By Kristy Ju
Joshua Oppenheimer, Phi Beta Kappa member and documentary filmmaker, earned a MacArthur fellowship in 2014.
His most recent film, The Look of Silence (2014) follows one family’s journey to find the truth of their son’s murder amidst the Indonesian genocide. The perpetrators of the horrific violence are still in power, shrouding a spell of silence and terror for survivors. Oppenheimer sheds light on the massacres of the military dictatorship that overthrew the Indonesian Communist Party in 1965.
“[He creates] an opportunity for broad accountability and eventual healing in a community that has been grieving for nearly half a century and prompting new ways of thinking about impunity, complicity, and contrition in the context of state-sponsored violence,” according to the MacArthur Foundation website.
“I try and use the camera to explore how people want to be seen and how they see themselves,” Oppenheimer says.
“Whenever you film anybody, they start performing and in that sense, in filming you, I can have this opportunity to see how you want to be seen. And from that, we can infer how you really see yourself – that’s what I explore in my filmmaking.”
His work has earned him a prestigious MacArthur Fellowship, which awards “talented individuals who have shown extraordinary originality and dedication in their creative pursuits and a marked capacity for self-direction.”
The stipend for the Fellowship is set at $625,000, paid in quarterly installments over five years, with a “no strings attached policy.” This policy means that fellows do not have to provide reports and can determine how their time and financial resources are spent on their own.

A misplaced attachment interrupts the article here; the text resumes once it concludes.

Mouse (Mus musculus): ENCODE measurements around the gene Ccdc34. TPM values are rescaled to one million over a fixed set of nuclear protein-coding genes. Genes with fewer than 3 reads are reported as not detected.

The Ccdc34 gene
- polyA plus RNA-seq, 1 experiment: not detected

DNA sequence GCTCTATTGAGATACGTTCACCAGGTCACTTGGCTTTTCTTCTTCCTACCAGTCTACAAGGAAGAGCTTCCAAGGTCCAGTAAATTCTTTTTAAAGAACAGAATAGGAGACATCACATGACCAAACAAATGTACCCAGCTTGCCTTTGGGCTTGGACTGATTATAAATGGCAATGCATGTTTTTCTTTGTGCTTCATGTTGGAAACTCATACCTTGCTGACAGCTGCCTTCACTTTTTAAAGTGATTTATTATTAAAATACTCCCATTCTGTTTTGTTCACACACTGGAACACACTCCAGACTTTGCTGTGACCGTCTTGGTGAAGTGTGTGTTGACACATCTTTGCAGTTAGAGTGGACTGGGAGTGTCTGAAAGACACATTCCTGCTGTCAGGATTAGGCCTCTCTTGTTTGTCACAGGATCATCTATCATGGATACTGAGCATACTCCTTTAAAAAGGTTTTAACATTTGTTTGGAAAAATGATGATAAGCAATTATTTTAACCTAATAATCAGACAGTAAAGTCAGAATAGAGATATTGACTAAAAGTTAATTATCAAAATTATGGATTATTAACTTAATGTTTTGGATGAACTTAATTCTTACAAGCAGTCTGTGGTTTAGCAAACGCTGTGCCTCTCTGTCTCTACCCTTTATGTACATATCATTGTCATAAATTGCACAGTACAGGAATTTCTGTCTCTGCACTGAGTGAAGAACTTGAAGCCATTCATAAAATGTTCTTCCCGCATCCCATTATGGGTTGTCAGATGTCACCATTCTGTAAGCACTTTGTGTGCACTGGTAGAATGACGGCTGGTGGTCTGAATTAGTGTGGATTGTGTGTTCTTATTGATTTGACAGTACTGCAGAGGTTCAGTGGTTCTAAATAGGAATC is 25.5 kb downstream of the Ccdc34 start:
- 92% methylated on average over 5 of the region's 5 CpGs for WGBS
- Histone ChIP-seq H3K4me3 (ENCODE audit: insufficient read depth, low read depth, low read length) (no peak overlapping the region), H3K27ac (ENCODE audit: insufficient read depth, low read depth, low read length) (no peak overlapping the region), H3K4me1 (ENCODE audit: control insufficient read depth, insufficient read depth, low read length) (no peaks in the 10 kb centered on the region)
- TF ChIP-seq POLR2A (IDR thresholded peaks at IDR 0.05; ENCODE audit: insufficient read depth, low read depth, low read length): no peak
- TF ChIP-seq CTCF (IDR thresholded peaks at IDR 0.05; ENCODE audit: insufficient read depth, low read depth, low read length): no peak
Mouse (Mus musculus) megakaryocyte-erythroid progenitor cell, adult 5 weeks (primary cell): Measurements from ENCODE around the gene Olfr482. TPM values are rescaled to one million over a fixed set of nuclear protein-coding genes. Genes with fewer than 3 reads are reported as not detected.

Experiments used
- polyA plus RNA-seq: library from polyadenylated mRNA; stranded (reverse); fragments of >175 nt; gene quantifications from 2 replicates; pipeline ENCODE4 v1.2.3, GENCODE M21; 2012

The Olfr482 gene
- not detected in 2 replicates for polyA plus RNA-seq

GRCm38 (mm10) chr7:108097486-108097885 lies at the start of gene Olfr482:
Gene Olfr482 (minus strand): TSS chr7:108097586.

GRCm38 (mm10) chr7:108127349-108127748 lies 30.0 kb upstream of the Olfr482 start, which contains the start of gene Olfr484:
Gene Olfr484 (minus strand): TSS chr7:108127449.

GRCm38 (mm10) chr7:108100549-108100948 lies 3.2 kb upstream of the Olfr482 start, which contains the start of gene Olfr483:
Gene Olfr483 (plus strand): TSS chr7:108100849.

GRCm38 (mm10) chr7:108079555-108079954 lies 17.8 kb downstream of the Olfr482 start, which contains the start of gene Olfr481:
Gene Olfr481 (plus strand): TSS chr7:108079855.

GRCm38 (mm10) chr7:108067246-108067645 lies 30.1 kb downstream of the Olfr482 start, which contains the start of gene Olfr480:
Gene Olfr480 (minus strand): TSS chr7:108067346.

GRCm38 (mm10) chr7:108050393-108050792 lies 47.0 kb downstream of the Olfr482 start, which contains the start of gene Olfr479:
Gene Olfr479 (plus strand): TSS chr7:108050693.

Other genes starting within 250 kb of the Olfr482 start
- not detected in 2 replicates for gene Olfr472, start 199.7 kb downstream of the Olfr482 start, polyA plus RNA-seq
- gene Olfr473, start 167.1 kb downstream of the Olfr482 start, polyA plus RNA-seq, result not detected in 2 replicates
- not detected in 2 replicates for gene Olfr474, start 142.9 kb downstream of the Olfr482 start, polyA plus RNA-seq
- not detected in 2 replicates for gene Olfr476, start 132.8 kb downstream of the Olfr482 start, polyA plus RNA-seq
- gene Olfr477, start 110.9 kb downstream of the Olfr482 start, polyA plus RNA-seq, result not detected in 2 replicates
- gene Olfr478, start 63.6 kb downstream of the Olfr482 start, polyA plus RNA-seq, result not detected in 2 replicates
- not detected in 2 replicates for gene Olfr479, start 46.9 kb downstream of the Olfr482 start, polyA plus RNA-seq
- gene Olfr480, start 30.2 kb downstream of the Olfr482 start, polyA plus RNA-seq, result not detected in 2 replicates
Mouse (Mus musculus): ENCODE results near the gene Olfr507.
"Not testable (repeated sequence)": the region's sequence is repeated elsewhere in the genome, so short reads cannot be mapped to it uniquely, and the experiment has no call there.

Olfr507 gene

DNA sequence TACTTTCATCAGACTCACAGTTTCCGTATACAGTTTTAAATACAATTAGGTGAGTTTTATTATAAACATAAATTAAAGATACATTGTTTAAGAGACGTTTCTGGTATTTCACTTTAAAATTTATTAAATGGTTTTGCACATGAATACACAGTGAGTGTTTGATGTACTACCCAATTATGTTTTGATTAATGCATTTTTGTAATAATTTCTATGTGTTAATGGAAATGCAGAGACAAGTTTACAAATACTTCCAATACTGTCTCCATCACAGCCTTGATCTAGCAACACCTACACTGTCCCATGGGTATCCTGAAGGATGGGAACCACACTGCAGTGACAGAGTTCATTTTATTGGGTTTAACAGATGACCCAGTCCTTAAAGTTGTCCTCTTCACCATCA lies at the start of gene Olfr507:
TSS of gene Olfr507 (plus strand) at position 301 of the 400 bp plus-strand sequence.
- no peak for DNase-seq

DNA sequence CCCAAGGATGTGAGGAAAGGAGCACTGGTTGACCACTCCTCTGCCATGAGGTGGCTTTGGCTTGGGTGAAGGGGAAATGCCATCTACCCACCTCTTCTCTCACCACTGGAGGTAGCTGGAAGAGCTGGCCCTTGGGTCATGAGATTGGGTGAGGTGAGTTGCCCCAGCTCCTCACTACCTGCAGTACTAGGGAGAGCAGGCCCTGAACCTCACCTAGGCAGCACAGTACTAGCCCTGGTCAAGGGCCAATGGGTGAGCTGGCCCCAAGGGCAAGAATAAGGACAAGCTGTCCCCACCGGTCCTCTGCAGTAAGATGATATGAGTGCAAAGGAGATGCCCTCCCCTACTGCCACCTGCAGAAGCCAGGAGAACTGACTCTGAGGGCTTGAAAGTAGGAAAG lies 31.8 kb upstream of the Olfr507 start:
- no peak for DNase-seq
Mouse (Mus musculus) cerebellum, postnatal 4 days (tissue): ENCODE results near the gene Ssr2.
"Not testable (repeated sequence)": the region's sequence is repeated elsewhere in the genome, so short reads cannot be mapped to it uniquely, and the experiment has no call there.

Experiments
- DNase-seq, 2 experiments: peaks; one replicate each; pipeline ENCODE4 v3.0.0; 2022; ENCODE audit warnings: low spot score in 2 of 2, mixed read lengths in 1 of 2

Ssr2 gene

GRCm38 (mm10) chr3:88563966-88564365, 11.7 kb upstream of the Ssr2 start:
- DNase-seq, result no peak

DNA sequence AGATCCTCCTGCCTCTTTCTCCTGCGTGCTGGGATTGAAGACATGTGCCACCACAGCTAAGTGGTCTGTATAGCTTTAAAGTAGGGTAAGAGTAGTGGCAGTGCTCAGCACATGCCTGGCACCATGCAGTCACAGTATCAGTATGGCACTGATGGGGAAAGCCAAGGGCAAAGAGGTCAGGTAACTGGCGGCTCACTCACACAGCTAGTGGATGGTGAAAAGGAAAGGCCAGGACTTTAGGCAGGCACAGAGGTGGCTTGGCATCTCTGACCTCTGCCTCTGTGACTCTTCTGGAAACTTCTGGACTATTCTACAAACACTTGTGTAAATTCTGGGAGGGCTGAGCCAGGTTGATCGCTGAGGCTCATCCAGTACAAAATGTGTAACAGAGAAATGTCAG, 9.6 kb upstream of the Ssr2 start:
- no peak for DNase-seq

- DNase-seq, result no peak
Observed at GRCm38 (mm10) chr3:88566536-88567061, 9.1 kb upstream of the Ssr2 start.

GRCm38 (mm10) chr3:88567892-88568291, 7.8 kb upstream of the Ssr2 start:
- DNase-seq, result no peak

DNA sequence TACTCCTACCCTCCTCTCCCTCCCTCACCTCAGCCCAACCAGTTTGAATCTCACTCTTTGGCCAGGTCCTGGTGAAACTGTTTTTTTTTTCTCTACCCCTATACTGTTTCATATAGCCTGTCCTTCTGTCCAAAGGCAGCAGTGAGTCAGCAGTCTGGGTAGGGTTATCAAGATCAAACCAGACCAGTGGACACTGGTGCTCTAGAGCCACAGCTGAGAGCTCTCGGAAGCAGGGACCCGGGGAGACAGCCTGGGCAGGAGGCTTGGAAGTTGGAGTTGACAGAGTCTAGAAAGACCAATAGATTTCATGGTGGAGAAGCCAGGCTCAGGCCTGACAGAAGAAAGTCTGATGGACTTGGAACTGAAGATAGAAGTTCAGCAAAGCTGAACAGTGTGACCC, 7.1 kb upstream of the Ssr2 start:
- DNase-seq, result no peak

Oppenheimer’s The Look of Silence was presented at the Telluride Film Festival, the Toronto International Film Festival, the New York Festival, and won the Grand Jury Prize of the 71st Venice International Film Festival.
Despite these prestigious recognitions, the MacArthur Fellowship ranks as one of his proudest accomplishments.
“Receiving the MacArthur Fellowship towers above any other recognition that I’ve ever had,” Oppenheimer says.
“I think what’s wonderful about receiving a MacArthur Fellowship is it creates the conditions now for me to be just as probing and exploring, and wild and innovative in my next steps, in my next body of work.”
Oppenheimer graduated summa cum laude and earned his B.A. in filmmaking from Harvard University in 1997. He earned his Ph.D. from Central St. Martins College of Arts and Design, University of the Arts London in 2005, while studying on a Marshall Scholarship.
His earlier works include The Entire History of the Louisiana Purchase (1998) and These Places We’ve Learned to Call Home (1996), and the Globalization Tapes (2003).
While interviewing low-wage plantation workers in Sumatra, Indonesia, for the Globalization Tapes, he began to learn about the national political violence that occurred from 1965-1966. Oppenheimer then released The Act of Killing (2012), a reflection of Indonesia’s state-sponsored genocide of civilians.
“The behind-the-camera recollections of events, casual interviews, and deliberate stagings culminate in a disturbing collage of theater and remembrance through the eyes of the executioners who did not hide their crimes decades ago and publically boast about them now, offering an unusually intimate view of the psychology and social networks of living mass murderers.”
Through his filmmaking that artfully highlights the social, psychological, and emotional depth of controversial subjects, Oppenheimer embodies Phi Beta Kappa’s ideals of “personal freedom, scientific inquiry, liberty of conscience, and creative endeavor.”
Kristy Ju is a senior at University of Mary Washington majoring in English and minoring in linguistics. She became a member of Phi Beta Kappa in her junior year. University of Mary Washington is home to the Kappa of Virginia Chapter of Phi Beta Kappa.